"Or if I should have done so anyway with wet penicillin in 1928,then Florey should have done ditto in 1938."

Duhig from Brisbane could also chime in with that blunt Australian manner, with "Look, Florey, I saved large adults from terminal illnesses with injections of weak,wet, penicillin - surely you could cure a diseased mouse with some of your 1938 wet penicillin if you had only tried ..."

In support of Duhig, Heatley says that the first penicillin used by Chain in March 1940 ( in a sort of toxicity test) had between 2 to 5 units of anti-bacterial activity per mg and that
a 20 gram mouse got 40 mgs - that is about 4,000 to 10,000 units per kg of body weight.

For a 80 kg adult human male that is the equivalent of a single dose of 320,000 to 800,000 units of injected penicillin - even today that is 'heroic medicine'  -and as a single dose in a series for animal protection it is about one hundred times too big.

But is also the liquid penicillin you would obtain, even in 1928 or 1938, from a single medium sized lab flask  - not exactly hard work to gather up.

But it is 40 mls of liquid penicillin to inject into a mouse - far too much even if done as a slow drip.

However, injecting .5 or 1.0 ml of raw crude wet penicillin at a time into a twenty gram mouse, as part of a series of injections, would be perfectly safe.

It would give , in human adult male equivalent terms, a single dose of about 4,000 to 16,000 units - which is about what a wartime adult male penicillin patient did get in a single dose in a series of shots (usually receiving 4 to 8 such shots in a twenty four hour day).

The technical claims against using crude wet penicillin in animal protection tests fails to stand up - but fails for Florey as well as for Fleming.

In talking about (Duhig's) raw, totally non-concentrated penicillin as being suitable for animal protection tests, I am deliberately worsening the case against Fleming.

In fact, while in 1940 Florey had a dry brown powder with 2-5 units of activity per mg, in 1929, Fleming had a brown gooey toffee with 2-5 units of activity per mg - once re-wetted with distilled water to inject into a mouse, both were as equal as can be.

 Neither were pure.

But both had been concentrated successfully enough to be highly useful therapeutic penicillin - if only that pair had had the guts to 'do the clinical' .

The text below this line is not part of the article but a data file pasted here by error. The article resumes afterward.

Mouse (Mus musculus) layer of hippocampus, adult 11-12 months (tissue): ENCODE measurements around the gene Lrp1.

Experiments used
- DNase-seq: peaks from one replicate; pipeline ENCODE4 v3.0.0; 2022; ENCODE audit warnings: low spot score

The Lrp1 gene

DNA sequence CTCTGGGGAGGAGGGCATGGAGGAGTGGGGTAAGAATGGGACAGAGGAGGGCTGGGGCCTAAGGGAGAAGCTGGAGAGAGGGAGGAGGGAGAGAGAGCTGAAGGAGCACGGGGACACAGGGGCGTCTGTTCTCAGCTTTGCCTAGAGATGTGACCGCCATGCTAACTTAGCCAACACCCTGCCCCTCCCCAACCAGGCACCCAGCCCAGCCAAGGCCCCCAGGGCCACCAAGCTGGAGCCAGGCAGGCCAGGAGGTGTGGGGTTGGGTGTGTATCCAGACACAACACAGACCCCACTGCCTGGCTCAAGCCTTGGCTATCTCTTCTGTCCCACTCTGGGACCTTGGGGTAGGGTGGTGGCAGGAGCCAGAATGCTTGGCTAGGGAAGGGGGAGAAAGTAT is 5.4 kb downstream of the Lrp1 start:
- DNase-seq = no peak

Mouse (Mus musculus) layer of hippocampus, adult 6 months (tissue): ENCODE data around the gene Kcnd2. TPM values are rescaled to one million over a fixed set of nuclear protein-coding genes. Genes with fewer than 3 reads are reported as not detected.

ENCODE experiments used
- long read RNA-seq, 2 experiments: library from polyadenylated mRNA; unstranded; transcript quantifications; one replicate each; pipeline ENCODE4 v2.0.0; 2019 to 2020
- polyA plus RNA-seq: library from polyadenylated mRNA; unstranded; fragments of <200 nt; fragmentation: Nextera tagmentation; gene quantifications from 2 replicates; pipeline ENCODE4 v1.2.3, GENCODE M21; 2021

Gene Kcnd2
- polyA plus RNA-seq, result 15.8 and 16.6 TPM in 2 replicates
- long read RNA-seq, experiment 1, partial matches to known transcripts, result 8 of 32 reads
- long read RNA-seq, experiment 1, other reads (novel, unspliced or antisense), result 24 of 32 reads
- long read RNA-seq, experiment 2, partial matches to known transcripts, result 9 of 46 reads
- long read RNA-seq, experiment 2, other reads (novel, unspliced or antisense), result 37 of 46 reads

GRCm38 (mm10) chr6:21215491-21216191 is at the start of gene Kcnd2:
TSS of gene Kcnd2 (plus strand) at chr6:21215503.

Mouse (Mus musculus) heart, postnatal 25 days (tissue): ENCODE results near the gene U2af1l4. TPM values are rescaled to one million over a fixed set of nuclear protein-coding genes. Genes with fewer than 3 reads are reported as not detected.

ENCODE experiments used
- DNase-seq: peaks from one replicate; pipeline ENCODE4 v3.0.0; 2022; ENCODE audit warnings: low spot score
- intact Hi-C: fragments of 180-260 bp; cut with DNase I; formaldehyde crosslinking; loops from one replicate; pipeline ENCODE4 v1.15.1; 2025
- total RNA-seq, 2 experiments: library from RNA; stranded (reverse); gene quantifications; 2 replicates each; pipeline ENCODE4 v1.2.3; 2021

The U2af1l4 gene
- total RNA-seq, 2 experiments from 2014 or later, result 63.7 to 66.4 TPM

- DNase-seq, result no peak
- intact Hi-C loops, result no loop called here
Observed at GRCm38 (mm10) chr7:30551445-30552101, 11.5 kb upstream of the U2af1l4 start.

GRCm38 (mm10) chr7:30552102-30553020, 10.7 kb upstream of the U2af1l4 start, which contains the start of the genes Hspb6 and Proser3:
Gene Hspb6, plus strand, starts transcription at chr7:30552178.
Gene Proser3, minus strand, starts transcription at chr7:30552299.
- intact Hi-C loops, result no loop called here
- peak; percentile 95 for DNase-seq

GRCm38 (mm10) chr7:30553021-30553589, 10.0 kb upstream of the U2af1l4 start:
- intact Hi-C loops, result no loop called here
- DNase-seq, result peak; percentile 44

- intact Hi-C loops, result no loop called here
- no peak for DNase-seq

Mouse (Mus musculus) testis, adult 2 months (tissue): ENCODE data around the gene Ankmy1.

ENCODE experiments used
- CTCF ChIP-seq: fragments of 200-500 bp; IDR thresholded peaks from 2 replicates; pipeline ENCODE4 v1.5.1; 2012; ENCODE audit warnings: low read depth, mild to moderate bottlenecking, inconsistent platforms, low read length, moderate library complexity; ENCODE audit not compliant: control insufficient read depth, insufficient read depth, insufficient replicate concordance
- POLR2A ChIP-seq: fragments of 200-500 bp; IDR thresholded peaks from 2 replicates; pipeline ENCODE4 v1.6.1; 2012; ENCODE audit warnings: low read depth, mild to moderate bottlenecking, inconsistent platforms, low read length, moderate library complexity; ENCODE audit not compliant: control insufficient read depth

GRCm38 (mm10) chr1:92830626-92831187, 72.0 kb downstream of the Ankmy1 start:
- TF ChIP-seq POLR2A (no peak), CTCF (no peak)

That was something that Dawson did , and did in a ' New York minute' .

Harsh on Eric Lax ?

I don't think so...

Saturday, August 28, 2010

FLOREY's biggest mistake : Spring 1938-May 1940

Two wrongs can never make a right.

Millions of lives, literally, might have been saved if Alexander Fleming had only run a quick animal protection test with a mouse, a bit of staph bacteria and a needle full of his wet penicillin juice , back in October 1928.

It wasn't until about ten years later that sulfa drugs began to be universally available and regularly used - and even then they didn't work as well as penicillin.

The lives needlessly lost in that period have to be laid at Fleming's door.

Howard Florey and his entire Oxford University team never stopped criticizing Fleming for this elemental failure - as most people would have a full right to do.

But Florey and his team do not have that right.

For they failed to do the same thing they criticized Fleming for not doing,that bog simple animal protection test with wet penicillin juice, something they neglected to do from early Spring 1938 till May 1940.

They had the wet penicillin, the mice and the skill to do the test.

If they had done that test, we might have seen penicillin development work started in earnest by British drug firms in 1938, before the Munich Crisis, long before the fall of France in June 1940.

In which case the exciting wartime penicillin story might have ended happily before it even began.

Not until they had accomplished their  real goal - concentrating Fleming's impure 2-5 units per mg penicillin sticky brown toffee into a 2-5 units per mg dry brown powder - and claiming it was highly purified penicillin, did the Oxford University think about the all important animal protection test.

All the evidence is that while Ernest Chain was anxious to do it, Florey didn't think they had gone far enough along the so called purification route to move into stage two animal trials.

Chain had to force the issue - making Florey so angry that Chain never ever regained Florey's trust.

Here was Britain about to be invaded, civilization tottering in the balance and Florey was plodding through every scientific experiment in his rulebook, instead of cutting to the chase on a drug that might save many Britons lives.

He was thinking like a scientist ,not like a patriot - fair enough - a common failing among scientists - even during a war crisis.

But most scientists who think like that don't have the nerve to turn around and very publicly blame a colleague for failing to do what they themselves also failed to do.

It is things like this that make it very hard for me to stomach Howard Florey as a whole - though there are many things I do admire about the man.